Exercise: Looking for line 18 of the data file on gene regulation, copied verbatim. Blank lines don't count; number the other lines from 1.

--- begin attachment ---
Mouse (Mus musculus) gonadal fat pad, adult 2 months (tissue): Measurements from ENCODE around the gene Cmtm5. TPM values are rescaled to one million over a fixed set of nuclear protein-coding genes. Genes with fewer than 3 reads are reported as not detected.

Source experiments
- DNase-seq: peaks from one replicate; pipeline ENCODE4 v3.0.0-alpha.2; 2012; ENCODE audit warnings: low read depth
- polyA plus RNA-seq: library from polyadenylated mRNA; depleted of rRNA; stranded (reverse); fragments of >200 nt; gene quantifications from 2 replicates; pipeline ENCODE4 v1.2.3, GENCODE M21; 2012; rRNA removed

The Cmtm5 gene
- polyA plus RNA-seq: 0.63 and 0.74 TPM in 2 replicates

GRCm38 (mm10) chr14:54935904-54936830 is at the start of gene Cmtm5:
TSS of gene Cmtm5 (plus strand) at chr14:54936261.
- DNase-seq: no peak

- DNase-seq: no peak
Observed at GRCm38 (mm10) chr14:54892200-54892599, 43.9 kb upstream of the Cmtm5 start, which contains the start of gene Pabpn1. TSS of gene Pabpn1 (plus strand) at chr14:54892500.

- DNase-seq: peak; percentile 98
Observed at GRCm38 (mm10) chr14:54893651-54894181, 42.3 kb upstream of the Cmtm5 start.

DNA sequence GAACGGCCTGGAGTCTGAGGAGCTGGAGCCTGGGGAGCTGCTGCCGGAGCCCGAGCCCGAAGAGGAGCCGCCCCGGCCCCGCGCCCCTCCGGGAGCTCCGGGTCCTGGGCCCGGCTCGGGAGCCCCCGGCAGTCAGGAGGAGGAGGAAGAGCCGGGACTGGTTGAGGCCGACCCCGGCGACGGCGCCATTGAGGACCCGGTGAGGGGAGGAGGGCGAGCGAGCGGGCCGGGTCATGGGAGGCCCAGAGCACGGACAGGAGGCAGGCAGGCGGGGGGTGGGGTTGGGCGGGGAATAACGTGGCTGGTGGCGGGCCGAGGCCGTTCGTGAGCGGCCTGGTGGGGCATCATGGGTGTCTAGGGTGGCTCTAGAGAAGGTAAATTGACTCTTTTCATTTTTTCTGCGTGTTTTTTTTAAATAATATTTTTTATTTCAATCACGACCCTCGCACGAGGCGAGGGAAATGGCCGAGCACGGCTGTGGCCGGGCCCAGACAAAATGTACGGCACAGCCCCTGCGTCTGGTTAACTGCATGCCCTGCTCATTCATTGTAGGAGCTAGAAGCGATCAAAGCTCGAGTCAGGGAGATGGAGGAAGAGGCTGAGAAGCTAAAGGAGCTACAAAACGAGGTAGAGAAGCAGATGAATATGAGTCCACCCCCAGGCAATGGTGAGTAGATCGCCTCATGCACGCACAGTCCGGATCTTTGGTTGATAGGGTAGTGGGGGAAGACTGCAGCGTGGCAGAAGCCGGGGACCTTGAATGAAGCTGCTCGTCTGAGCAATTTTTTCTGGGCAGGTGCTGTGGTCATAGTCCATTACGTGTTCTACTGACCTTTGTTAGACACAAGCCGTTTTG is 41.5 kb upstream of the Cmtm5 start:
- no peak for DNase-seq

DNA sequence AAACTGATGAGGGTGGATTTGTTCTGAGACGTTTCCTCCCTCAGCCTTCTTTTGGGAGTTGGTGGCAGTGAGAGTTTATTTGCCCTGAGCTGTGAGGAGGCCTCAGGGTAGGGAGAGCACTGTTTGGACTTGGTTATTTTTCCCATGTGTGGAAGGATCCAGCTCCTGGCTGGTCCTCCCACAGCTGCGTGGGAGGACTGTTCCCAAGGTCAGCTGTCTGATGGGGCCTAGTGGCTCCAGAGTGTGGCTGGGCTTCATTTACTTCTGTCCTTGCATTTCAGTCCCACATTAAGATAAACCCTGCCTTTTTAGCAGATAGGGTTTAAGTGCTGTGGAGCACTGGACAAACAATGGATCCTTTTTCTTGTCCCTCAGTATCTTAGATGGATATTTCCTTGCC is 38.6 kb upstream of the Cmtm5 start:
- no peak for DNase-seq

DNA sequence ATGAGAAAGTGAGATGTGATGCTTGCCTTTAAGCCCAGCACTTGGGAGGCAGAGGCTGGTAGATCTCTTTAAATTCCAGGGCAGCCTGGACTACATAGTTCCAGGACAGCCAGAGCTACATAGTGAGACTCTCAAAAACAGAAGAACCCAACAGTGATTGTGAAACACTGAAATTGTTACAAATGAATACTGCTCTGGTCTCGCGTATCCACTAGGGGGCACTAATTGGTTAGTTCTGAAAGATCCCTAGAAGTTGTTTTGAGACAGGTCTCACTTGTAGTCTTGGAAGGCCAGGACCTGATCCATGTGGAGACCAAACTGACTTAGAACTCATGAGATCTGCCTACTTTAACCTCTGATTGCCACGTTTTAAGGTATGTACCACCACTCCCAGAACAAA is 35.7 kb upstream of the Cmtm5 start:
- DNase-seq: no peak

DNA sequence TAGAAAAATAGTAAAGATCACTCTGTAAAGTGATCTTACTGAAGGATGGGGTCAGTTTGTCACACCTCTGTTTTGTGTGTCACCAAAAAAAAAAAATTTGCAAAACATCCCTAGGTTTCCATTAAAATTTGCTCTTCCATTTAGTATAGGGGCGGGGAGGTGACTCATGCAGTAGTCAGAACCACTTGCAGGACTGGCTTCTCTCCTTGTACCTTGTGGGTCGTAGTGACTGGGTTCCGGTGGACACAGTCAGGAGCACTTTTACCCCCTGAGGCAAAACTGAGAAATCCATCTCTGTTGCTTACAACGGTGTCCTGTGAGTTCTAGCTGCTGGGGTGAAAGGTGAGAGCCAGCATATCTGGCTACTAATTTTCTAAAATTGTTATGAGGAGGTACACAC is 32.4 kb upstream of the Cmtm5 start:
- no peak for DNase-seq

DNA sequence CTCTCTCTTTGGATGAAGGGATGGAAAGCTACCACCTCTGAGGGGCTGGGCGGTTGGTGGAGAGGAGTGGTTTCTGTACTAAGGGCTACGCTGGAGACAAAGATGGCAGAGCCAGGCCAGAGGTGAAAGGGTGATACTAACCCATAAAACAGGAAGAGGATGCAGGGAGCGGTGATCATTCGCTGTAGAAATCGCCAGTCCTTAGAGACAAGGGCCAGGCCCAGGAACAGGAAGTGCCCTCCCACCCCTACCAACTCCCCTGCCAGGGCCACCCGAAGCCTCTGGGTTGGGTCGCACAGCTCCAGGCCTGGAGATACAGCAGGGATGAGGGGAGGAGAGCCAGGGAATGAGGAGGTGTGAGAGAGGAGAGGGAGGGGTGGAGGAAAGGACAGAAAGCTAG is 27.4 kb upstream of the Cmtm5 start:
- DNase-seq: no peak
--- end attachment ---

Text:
DNA sequence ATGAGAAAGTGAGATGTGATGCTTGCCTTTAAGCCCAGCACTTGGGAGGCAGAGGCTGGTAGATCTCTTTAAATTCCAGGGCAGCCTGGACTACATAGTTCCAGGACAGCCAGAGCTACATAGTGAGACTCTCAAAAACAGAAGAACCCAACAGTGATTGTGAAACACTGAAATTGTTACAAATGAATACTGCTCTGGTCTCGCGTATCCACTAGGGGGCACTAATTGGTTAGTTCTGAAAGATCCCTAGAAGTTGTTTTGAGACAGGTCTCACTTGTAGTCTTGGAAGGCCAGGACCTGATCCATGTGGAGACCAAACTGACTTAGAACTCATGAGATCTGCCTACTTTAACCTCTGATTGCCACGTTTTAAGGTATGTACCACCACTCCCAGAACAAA is 35.7 kb upstream of the Cmtm5 start: